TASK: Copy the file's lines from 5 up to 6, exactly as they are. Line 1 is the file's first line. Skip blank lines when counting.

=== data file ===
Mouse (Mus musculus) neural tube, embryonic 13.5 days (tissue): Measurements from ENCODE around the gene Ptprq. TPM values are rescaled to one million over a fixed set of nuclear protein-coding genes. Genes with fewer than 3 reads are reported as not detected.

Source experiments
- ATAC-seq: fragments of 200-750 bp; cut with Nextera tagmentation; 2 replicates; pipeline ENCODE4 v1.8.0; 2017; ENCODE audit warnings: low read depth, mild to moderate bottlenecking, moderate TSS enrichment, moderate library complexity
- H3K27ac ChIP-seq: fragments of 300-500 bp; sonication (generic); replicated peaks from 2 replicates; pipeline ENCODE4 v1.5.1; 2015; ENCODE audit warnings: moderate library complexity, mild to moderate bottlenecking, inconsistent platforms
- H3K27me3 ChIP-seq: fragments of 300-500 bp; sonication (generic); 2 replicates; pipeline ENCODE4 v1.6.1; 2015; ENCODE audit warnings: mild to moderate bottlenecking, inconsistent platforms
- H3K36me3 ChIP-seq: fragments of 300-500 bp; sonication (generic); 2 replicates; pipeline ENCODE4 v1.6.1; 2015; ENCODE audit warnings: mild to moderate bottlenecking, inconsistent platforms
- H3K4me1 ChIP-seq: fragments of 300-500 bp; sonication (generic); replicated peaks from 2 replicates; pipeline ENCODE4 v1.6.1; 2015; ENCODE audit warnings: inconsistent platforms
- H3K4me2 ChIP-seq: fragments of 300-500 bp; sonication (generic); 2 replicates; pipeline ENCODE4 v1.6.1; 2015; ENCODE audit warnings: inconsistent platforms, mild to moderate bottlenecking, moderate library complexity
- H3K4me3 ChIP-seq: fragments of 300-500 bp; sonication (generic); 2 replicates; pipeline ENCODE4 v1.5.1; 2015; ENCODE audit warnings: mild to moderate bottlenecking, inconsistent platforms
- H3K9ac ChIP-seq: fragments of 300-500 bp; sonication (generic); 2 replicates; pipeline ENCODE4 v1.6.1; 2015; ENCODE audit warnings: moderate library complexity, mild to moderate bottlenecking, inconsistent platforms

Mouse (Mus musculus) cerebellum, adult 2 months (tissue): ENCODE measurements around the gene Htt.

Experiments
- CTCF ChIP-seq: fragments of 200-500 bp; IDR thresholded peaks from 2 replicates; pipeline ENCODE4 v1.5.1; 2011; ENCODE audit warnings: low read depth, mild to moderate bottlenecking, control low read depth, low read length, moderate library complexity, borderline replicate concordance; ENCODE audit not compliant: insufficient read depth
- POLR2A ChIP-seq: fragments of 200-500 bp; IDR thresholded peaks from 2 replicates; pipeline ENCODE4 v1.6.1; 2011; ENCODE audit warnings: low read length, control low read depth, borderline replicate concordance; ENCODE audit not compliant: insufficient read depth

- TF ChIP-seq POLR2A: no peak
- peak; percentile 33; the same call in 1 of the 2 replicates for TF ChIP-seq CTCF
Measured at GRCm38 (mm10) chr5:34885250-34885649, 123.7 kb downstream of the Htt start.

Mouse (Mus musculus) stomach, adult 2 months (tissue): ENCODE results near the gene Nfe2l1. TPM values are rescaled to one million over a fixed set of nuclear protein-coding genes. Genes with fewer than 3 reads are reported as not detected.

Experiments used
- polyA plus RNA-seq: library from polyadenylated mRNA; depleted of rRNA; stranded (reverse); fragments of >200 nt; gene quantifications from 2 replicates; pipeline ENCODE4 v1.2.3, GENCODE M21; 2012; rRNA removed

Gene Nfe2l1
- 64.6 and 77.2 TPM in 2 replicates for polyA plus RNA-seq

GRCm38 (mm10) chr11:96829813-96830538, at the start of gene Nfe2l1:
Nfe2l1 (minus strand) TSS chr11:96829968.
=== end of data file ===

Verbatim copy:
- H3K27me3 ChIP-seq: fragments of 300-500 bp; sonication (generic); 2 replicates; pipeline ENCODE4 v1.6.1; 2015; ENCODE audit warnings: mild to moderate bottlenecking, inconsistent platforms
- H3K36me3 ChIP-seq: fragments of 300-500 bp; sonication (generic); 2 replicates; pipeline ENCODE4 v1.6.1; 2015; ENCODE audit warnings: mild to moderate bottlenecking, inconsistent platforms